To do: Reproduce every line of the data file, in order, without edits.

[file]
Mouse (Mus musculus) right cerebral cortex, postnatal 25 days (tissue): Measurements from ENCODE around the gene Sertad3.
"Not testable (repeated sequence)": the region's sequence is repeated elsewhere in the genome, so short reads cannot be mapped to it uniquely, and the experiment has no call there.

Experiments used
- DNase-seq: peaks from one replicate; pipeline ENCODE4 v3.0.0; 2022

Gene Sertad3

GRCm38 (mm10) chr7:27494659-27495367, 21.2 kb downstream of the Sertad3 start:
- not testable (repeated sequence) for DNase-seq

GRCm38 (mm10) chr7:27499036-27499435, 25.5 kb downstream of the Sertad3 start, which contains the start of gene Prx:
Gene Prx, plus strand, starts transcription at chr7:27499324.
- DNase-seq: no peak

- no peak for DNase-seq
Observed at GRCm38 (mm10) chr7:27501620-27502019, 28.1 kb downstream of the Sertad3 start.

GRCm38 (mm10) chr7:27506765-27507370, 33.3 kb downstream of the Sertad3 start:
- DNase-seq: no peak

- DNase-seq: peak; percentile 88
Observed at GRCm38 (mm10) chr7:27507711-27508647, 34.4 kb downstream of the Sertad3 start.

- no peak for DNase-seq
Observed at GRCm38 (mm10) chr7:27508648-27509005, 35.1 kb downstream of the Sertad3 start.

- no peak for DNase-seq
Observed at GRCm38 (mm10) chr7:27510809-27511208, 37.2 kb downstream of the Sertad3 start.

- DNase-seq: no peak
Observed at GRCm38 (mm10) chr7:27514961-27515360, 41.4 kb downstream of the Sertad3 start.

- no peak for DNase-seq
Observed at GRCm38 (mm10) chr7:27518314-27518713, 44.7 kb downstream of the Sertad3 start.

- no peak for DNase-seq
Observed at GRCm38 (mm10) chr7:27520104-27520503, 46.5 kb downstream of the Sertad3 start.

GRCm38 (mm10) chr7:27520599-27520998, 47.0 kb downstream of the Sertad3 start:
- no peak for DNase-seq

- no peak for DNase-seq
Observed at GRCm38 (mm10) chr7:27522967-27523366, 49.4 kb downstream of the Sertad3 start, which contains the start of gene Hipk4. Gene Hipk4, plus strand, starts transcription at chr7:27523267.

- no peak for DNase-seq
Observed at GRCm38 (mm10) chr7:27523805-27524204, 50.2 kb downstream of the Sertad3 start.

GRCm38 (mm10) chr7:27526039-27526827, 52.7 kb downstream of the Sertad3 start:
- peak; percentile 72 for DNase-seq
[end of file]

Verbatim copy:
Mouse (Mus musculus) right cerebral cortex, postnatal 25 days (tissue): Measurements from ENCODE around the gene Sertad3.
"Not testable (repeated sequence)": the region's sequence is repeated elsewhere in the genome, so short reads cannot be mapped to it uniquely, and the experiment has no call there.

Experiments used
- DNase-seq: peaks from one replicate; pipeline ENCODE4 v3.0.0; 2022

Gene Sertad3

GRCm38 (mm10) chr7:27494659-27495367, 21.2 kb downstream of the Sertad3 start:
- not testable (repeated sequence) for DNase-seq

GRCm38 (mm10) chr7:27499036-27499435, 25.5 kb downstream of the Sertad3 start, which contains the start of gene Prx:
Gene Prx, plus strand, starts transcription at chr7:27499324.
- DNase-seq: no peak

- no peak for DNase-seq
Observed at GRCm38 (mm10) chr7:27501620-27502019, 28.1 kb downstream of the Sertad3 start.

GRCm38 (mm10) chr7:27506765-27507370, 33.3 kb downstream of the Sertad3 start:
- DNase-seq: no peak

- DNase-seq: peak; percentile 88
Observed at GRCm38 (mm10) chr7:27507711-27508647, 34.4 kb downstream of the Sertad3 start.

- no peak for DNase-seq
Observed at GRCm38 (mm10) chr7:27508648-27509005, 35.1 kb downstream of the Sertad3 start.

- no peak for DNase-seq
Observed at GRCm38 (mm10) chr7:27510809-27511208, 37.2 kb downstream of the Sertad3 start.

- DNase-seq: no peak
Observed at GRCm38 (mm10) chr7:27514961-27515360, 41.4 kb downstream of the Sertad3 start.

- no peak for DNase-seq
Observed at GRCm38 (mm10) chr7:27518314-27518713, 44.7 kb downstream of the Sertad3 start.

- no peak for DNase-seq
Observed at GRCm38 (mm10) chr7:27520104-27520503, 46.5 kb downstream of the Sertad3 start.

GRCm38 (mm10) chr7:27520599-27520998, 47.0 kb downstream of the Sertad3 start:
- no peak for DNase-seq

- no peak for DNase-seq
Observed at GRCm38 (mm10) chr7:27522967-27523366, 49.4 kb downstream of the Sertad3 start, which contains the start of gene Hipk4. Gene Hipk4, plus strand, starts transcription at chr7:27523267.

- no peak for DNase-seq
Observed at GRCm38 (mm10) chr7:27523805-27524204, 50.2 kb downstream of the Sertad3 start.

GRCm38 (mm10) chr7:27526039-27526827, 52.7 kb downstream of the Sertad3 start:
- peak; percentile 72 for DNase-seq